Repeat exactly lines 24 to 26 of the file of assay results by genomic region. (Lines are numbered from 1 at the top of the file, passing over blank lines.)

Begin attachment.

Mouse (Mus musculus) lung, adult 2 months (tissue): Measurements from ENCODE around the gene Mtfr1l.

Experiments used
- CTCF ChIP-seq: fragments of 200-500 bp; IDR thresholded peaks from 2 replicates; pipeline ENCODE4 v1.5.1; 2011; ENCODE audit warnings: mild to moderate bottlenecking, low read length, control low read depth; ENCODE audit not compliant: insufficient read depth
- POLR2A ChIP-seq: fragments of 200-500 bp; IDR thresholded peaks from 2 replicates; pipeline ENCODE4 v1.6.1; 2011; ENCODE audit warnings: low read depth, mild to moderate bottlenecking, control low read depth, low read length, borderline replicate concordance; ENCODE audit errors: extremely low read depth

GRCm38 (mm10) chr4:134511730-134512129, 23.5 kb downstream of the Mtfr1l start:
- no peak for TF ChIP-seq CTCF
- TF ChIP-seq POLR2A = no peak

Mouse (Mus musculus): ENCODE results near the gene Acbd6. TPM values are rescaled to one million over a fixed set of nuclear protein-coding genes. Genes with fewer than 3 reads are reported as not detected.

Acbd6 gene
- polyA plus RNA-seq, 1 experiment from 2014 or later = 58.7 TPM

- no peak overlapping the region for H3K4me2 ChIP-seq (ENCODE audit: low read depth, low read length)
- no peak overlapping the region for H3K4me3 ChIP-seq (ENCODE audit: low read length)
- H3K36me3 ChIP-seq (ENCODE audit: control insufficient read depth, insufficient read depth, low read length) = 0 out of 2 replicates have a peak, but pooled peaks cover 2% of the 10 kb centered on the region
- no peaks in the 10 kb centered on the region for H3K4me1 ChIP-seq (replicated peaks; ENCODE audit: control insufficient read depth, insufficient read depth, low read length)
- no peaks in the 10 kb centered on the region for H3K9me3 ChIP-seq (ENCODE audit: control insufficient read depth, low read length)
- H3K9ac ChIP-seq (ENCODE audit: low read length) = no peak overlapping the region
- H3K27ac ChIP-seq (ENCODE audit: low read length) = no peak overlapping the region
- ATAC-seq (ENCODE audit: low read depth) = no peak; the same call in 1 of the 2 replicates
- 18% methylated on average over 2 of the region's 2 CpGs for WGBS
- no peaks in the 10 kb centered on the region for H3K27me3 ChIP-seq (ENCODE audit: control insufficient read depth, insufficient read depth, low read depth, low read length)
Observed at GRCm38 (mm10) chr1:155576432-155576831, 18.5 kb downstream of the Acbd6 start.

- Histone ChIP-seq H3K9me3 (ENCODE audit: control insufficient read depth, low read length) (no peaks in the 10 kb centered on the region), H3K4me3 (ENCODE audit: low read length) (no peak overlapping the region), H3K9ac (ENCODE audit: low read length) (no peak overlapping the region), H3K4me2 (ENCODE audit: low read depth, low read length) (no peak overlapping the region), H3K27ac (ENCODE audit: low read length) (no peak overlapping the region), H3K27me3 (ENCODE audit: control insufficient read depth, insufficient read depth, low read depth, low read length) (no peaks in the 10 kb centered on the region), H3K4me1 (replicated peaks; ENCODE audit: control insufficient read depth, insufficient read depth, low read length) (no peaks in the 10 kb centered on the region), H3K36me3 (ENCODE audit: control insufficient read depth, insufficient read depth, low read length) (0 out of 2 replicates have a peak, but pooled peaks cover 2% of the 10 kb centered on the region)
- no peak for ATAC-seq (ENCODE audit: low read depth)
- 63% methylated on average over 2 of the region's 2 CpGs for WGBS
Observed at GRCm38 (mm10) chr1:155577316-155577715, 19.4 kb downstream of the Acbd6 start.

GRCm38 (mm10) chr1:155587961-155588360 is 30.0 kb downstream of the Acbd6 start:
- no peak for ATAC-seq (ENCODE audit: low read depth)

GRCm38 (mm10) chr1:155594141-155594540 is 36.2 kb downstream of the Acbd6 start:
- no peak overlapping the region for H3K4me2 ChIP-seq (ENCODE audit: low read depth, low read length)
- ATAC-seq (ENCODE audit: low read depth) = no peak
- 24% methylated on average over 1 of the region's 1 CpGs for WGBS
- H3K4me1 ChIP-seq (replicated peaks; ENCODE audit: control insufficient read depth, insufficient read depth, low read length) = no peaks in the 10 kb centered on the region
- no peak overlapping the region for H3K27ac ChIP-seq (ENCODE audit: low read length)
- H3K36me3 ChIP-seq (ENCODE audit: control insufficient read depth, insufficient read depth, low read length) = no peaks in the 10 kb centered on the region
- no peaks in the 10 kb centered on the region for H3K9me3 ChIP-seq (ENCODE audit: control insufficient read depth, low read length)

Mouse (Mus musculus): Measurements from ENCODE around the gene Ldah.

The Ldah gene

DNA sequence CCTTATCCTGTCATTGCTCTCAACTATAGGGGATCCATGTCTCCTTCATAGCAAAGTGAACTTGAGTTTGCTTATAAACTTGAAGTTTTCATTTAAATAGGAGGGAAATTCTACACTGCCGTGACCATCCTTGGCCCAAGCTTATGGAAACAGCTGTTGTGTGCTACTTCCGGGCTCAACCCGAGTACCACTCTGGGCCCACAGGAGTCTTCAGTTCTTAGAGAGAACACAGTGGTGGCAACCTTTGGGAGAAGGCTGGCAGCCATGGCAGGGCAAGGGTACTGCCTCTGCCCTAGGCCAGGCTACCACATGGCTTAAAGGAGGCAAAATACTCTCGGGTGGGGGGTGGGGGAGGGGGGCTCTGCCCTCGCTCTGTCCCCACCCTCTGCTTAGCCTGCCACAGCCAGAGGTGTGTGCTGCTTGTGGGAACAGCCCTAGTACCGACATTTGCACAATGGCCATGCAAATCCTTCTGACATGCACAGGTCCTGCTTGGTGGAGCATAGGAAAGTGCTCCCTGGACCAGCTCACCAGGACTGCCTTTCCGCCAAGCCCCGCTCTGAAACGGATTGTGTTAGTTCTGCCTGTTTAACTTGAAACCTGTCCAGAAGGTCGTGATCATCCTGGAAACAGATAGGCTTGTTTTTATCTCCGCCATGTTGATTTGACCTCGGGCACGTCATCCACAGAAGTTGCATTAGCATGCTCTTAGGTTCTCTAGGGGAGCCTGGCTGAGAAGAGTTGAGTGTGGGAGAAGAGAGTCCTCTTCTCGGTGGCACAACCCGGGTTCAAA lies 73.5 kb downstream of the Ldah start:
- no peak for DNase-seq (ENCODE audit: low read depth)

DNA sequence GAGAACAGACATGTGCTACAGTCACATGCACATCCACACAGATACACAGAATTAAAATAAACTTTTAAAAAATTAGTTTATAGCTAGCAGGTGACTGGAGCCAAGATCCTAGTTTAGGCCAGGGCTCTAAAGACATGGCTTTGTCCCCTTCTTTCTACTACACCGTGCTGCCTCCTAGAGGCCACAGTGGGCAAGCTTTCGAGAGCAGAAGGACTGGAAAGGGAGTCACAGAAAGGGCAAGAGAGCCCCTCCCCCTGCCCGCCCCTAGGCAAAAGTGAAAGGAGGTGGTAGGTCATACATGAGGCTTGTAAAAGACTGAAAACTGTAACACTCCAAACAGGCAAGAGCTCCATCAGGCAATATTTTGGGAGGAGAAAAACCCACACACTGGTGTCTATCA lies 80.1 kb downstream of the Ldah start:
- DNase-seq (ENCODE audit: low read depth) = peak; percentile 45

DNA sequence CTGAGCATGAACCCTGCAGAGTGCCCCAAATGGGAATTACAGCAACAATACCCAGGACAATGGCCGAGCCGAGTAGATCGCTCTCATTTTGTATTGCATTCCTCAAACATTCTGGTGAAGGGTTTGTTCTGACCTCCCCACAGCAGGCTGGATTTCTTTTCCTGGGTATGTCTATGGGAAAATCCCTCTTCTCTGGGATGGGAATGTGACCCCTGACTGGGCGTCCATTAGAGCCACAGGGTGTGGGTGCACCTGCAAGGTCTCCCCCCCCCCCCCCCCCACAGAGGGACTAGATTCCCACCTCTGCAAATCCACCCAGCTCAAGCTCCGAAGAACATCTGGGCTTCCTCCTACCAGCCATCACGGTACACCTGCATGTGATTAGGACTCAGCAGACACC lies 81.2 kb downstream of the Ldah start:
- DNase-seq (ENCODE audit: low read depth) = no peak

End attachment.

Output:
- 63% methylated on average over 2 of the region's 2 CpGs for WGBS
Observed at GRCm38 (mm10) chr1:155577316-155577715, 19.4 kb downstream of the Acbd6 start.

GRCm38 (mm10) chr1:155587961-155588360 is 30.0 kb downstream of the Acbd6 start: